Proserpine by Rossetti sets price record of £3.3m
Proserpine by Dante Gabriel Rossetti has sold for £3,274,500 ($5,275,000) at auction in London, setting a new record for the artist.
Auction house Sotheby's said a fierce round of bidding, involving five international bidders, was won by a private collector in the UK.
Proserpine, depicting the empress of the underworld, is a defining image of the Pre-Raphaelite art movement.
The model is Jane Morris, wife of artist William Morris.
Biographers have said her own life bore similarities to that of the captive goddess, abducted by Pluto after eating pomegranate seeds, suggesting she was caught between a loveless marriage and her intimate relationship with Rossetti.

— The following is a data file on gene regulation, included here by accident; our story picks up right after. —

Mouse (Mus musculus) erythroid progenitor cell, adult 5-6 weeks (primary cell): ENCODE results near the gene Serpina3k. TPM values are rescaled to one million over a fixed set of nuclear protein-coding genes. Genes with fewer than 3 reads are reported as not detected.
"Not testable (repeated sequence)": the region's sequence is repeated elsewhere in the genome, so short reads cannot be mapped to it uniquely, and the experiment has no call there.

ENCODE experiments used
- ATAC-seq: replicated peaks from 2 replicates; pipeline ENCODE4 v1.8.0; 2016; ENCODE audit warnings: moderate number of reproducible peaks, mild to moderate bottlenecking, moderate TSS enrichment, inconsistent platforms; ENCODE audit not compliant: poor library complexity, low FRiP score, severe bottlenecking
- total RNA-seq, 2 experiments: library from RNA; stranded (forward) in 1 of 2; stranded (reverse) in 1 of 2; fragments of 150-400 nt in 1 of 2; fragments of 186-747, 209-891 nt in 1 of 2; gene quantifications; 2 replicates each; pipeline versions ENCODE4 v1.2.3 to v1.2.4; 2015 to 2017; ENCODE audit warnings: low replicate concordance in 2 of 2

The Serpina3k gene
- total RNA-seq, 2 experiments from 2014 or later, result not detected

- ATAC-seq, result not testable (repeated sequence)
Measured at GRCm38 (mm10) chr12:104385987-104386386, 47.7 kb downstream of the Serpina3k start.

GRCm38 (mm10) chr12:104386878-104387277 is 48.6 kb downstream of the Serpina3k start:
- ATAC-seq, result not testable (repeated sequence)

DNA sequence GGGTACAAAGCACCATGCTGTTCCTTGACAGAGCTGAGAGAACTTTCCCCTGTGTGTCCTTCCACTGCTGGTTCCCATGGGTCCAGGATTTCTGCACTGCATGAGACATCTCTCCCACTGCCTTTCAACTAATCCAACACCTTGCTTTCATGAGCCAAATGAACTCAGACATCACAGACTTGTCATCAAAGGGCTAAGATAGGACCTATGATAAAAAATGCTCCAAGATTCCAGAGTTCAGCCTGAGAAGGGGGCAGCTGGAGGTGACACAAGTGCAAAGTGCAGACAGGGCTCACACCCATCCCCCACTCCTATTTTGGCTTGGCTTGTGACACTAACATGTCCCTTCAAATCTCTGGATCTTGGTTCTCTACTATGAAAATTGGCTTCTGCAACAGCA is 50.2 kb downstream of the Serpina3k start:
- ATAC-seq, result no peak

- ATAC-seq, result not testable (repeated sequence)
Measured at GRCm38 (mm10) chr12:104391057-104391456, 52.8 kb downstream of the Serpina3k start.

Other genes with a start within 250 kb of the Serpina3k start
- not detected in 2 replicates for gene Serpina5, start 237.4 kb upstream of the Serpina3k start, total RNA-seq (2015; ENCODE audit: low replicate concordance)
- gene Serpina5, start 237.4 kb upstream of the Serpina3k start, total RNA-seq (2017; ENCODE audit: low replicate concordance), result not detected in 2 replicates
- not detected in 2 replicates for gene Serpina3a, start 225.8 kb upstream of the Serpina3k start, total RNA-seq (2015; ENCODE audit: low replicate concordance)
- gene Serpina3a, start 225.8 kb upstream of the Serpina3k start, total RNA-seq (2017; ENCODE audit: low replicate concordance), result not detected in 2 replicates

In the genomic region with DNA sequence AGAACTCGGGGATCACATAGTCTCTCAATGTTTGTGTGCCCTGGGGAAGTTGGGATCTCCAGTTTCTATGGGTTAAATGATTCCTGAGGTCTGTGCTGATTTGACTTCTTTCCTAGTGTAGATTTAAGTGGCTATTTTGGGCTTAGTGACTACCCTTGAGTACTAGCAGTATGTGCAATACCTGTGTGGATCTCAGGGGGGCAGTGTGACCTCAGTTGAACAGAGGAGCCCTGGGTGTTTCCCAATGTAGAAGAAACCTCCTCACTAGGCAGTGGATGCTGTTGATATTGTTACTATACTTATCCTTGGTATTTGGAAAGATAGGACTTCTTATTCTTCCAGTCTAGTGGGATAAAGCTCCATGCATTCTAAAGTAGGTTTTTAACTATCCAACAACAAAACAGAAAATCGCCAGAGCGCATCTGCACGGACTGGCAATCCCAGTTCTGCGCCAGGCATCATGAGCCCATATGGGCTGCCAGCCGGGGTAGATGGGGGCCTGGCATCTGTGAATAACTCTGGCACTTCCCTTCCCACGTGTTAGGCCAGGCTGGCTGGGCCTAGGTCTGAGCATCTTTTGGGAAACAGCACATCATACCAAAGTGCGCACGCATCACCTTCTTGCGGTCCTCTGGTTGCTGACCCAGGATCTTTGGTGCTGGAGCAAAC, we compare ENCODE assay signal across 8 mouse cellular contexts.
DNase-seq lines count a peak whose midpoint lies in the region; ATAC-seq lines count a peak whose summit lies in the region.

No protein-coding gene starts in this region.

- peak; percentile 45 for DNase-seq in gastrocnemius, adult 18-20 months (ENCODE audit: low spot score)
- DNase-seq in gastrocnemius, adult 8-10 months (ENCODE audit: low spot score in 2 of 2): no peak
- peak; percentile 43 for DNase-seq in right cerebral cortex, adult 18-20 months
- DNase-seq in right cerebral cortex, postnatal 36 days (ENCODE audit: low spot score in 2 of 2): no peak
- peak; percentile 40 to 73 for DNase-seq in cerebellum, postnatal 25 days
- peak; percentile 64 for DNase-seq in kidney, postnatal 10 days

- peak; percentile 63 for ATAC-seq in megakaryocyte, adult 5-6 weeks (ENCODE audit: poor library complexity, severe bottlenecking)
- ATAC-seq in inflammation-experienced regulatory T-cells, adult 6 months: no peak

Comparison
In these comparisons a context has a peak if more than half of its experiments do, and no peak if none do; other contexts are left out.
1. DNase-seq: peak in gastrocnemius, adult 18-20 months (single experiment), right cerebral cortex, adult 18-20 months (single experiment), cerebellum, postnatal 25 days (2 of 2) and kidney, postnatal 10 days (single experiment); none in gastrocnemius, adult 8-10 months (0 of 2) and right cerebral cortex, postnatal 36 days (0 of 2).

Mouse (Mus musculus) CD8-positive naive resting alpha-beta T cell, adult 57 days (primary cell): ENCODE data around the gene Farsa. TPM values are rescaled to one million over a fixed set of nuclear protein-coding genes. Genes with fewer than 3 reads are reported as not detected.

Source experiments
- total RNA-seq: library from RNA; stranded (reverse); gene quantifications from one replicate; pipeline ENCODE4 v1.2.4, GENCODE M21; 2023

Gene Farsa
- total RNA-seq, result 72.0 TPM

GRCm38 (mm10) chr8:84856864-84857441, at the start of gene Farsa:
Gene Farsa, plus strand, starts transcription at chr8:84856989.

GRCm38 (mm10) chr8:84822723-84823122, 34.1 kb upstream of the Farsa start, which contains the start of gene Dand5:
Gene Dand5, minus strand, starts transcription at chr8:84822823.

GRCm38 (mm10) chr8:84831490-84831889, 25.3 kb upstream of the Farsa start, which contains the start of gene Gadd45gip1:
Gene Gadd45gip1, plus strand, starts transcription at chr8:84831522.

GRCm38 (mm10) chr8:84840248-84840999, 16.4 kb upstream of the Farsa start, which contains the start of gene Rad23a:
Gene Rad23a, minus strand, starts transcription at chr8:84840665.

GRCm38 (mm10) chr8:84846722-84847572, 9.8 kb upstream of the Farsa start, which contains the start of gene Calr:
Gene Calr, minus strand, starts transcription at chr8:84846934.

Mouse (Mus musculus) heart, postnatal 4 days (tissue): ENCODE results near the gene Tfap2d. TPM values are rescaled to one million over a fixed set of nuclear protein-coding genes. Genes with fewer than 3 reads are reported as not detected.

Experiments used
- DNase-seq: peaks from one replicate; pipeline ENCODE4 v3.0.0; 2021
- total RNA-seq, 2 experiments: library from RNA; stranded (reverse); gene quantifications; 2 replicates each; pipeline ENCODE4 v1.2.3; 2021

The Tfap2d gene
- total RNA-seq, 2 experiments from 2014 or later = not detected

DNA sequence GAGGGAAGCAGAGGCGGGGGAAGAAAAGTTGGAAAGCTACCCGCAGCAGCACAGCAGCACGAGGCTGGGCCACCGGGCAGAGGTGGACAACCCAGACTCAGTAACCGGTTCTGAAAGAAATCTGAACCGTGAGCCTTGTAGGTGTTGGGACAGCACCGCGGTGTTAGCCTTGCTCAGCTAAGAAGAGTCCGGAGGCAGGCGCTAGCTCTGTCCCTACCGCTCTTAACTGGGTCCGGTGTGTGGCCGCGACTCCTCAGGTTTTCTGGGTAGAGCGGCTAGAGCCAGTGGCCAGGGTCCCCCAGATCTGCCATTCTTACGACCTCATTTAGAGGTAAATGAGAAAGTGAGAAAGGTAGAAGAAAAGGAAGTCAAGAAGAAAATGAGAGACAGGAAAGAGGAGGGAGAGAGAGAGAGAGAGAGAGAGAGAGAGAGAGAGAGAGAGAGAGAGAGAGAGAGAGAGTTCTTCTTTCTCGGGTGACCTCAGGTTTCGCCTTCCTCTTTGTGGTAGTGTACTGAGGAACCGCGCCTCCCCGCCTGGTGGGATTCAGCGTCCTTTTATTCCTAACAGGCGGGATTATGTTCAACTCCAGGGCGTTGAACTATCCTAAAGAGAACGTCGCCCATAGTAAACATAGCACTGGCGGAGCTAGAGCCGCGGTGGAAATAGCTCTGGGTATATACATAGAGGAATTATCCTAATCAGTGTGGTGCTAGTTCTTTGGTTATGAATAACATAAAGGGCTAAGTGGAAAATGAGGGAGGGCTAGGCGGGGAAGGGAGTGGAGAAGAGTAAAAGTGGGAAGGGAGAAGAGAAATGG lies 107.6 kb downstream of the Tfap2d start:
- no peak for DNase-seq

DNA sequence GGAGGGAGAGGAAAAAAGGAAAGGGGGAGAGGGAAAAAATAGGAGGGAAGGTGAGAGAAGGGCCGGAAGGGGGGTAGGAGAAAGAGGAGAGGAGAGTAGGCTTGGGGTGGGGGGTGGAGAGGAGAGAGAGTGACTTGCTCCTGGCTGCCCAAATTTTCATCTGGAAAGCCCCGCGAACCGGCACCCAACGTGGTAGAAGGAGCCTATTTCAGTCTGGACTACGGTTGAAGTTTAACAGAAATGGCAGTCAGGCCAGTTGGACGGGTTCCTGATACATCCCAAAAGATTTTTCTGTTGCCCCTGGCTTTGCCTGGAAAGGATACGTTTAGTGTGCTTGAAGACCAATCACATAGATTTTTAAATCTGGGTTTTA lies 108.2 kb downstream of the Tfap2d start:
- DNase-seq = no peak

The drawing, in coloured chalks, had come to the art market for the first time in more than 40 years and been expected to fetch up to £1.8m.
Grant Ford, head of Sotheby's British and Irish art department, said: "Today's record price demonstrates that collectors are hungry for pictures of this quality.
"There has been a resurgence of interest in Victorian art, not least in part due to the huge success of the Tate's Pre-Raphaelites exhibition, which opened last year and travelled to Washington and Moscow.
"Opportunities to buy the very best works by Rossetti seldom occur and Proserpine was hidden away in a private collection for over four decades."
Proserpine was begun in 1878, and acquired by Glasgow MP William Graham in 1880.
It was last sold in 1970 by the Stone Gallery in Newcastle-upon-Tyne.
Tuesday's sale was part of an auction of British and Irish art, which brought in a total of £7,178,250 ($11,563,000). The second highest price achieved was £962,500 ($1,552,000) for Sir William Orpen's Portrait of Lady Idina Wallace.